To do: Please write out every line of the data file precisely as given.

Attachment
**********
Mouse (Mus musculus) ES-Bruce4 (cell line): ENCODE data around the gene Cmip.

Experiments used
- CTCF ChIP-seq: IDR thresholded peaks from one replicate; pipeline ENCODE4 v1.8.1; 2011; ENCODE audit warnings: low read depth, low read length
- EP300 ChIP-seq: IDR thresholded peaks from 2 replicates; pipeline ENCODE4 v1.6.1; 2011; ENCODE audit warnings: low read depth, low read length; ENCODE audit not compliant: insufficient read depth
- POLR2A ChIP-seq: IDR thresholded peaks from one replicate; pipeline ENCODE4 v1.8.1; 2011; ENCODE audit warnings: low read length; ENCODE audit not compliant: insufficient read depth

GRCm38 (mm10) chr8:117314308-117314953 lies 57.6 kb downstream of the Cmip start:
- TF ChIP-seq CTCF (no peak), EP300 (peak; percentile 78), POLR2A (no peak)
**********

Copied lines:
Mouse (Mus musculus) ES-Bruce4 (cell line): ENCODE data around the gene Cmip.

Experiments used
- CTCF ChIP-seq: IDR thresholded peaks from one replicate; pipeline ENCODE4 v1.8.1; 2011; ENCODE audit warnings: low read depth, low read length
- EP300 ChIP-seq: IDR thresholded peaks from 2 replicates; pipeline ENCODE4 v1.6.1; 2011; ENCODE audit warnings: low read depth, low read length; ENCODE audit not compliant: insufficient read depth
- POLR2A ChIP-seq: IDR thresholded peaks from one replicate; pipeline ENCODE4 v1.8.1; 2011; ENCODE audit warnings: low read length; ENCODE audit not compliant: insufficient read depth

GRCm38 (mm10) chr8:117314308-117314953 lies 57.6 kb downstream of the Cmip start:
- TF ChIP-seq CTCF (no peak), EP300 (peak; percentile 78), POLR2A (no peak)